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VRAM? Lots of fun!
Feb 24th 2017, by Arisotura
First of all, a little status update. From the previous list, DMA timings are covered, they're properly emulated except for cart DMA. I have also been fixing several GXFIFO related bugs, which lets most games run fine. Some badly programmed games (SM64DS or Rayman RR2, using immediate DMA instead of proper GXFIFO DMA) still overflow the FIFO a little, and since I haven't yet figured out why, I added a little hack to cover that for now.
Improving the 3D renderer, the other big TODO item, mostly means implementing textures. And also that weird focus I developed on making the renderer pixel-perfect.
Pixel perfection can be postponed. Most games would still be playable fine without it.
Textures mean supporting texture memory, which is a special case of VRAM mapping. I first want to revamp VRAM emulation to better match the hardware. There are notes about VRAM mapping in the melonDS code, and they have been there since a while now, waiting for a proper implementation.
Thing is, VRAM mapping on the DS isn't linear like with most old consoles. You get 9 VRAM banks of different sizes (from 16K to 128K), each can be mapped to different addresses for different purposes. GBAtek documents the mapping modes for each, but it's missing details like how the banks are mirrored and what happens if two or more VRAM banks overlap (which does happen in some games). So, I wanted to test that.
I first assumed the mapping was 1:1, as most DS emulators out there handle it. Which would mean that if two banks overlapped, it would either map the last one, or apply a priority order. So the first test was to map banks A and B to different addresses, write 0x1111 into A and 0x2222 into B, then map them at the same address and read, then do it again but map in a different order. The results would tell whether A has priority over B, or B over A, or whether it just maps the last bank.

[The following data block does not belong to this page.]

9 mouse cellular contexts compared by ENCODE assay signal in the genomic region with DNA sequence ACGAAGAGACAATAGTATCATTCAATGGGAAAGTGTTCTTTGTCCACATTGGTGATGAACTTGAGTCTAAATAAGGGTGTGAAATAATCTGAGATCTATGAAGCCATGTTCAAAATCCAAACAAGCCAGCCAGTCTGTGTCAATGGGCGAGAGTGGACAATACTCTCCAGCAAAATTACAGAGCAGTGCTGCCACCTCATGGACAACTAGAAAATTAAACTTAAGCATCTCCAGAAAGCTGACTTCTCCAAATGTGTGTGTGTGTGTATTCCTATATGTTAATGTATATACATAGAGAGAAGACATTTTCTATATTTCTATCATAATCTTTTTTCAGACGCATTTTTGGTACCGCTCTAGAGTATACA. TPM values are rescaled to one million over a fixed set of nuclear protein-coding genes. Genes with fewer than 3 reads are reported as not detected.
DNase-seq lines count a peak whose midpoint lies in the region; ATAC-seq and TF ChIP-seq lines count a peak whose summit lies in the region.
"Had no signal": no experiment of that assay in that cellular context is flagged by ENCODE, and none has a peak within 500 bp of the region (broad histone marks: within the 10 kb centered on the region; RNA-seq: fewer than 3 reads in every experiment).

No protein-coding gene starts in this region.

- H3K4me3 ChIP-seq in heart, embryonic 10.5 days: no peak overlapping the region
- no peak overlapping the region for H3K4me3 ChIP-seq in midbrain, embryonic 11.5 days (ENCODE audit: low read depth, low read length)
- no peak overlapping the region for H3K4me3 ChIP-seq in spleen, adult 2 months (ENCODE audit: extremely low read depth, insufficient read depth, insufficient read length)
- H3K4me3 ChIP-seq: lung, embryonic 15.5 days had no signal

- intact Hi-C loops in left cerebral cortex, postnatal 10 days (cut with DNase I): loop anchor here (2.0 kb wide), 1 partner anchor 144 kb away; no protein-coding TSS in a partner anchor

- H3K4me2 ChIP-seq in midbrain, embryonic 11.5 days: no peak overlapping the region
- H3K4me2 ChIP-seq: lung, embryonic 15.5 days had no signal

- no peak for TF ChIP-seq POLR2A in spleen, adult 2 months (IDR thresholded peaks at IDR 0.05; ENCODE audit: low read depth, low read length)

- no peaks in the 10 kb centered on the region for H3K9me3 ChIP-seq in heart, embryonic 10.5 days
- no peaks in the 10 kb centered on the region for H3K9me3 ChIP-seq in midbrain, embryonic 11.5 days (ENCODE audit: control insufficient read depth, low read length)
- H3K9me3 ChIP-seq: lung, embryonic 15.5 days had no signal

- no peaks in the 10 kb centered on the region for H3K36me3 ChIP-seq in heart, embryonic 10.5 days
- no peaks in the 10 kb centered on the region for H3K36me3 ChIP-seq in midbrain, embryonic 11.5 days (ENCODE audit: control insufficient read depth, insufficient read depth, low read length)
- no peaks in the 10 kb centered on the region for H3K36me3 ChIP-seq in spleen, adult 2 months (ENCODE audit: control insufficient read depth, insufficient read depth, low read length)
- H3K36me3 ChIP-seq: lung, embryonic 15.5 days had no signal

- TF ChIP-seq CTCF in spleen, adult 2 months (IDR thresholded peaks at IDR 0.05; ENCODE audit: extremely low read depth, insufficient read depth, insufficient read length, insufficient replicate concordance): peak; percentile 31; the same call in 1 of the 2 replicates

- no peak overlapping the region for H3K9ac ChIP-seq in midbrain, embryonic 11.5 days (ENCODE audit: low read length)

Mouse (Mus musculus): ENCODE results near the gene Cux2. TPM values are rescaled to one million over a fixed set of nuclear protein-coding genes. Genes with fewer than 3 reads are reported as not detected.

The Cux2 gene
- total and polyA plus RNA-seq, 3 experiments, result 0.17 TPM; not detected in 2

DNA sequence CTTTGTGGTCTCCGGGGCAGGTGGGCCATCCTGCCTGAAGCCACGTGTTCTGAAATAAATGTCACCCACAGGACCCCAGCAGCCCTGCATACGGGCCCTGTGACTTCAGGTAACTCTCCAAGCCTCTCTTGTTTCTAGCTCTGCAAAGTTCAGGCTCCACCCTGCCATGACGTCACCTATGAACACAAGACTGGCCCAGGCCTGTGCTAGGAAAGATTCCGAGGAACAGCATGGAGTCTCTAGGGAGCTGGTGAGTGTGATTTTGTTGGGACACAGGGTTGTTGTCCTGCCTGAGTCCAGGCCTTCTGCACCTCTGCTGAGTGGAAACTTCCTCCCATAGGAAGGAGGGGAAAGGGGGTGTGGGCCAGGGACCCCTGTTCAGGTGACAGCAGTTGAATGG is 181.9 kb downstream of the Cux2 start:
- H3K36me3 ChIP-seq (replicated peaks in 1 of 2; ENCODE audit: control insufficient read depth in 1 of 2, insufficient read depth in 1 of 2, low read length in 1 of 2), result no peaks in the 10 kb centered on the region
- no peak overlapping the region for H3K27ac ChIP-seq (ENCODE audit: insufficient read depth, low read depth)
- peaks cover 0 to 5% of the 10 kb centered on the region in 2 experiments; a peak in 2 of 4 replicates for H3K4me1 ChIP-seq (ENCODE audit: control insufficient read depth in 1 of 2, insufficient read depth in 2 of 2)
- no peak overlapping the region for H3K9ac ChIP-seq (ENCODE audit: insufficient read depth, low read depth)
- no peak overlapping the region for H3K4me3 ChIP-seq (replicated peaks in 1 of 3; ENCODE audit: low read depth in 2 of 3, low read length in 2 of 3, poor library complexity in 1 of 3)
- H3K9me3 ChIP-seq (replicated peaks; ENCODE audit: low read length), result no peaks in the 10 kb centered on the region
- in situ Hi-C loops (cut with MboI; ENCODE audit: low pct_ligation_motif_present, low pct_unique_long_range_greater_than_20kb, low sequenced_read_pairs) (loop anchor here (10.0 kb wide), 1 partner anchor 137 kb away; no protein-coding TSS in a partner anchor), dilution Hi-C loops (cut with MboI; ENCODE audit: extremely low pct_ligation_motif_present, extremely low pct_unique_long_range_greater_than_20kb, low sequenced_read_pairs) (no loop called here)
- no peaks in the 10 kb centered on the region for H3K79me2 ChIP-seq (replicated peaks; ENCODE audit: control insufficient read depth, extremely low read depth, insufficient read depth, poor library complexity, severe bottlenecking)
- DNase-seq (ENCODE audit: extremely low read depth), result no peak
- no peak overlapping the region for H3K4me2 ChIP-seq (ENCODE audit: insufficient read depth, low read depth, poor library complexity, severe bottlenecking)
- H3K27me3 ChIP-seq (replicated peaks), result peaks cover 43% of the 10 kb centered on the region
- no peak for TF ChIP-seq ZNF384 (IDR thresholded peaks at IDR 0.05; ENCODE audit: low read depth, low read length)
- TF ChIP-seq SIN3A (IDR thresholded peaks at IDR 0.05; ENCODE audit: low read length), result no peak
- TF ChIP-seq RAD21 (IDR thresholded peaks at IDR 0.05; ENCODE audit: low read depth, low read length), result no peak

The result wasn't quite what I expected. The tests didn't read 0x1111 or 0x2222, they both read 0x3333.
VRAM mapping isn't a 1:1 table. It basically just tells each bank which address range it should respond to. When two banks share an address range, they respond at the same time: writes go to both banks, and reads read from both banks too, ORing the values together, as shown above.
VRAM mirroring is also funky, each bank is mirrored in its own way, and the mirroring scheme doesn't depend on the bank's size. But for special cases like extended palettes or texture memory, mirroring doesn't matter.
I have yet to finish covering the VRAM mapping oddities without completely killing performance, and make the 2D GPU code suck less. Once that's done, we can get to the fun part of implementing textures in the 3D renderer.
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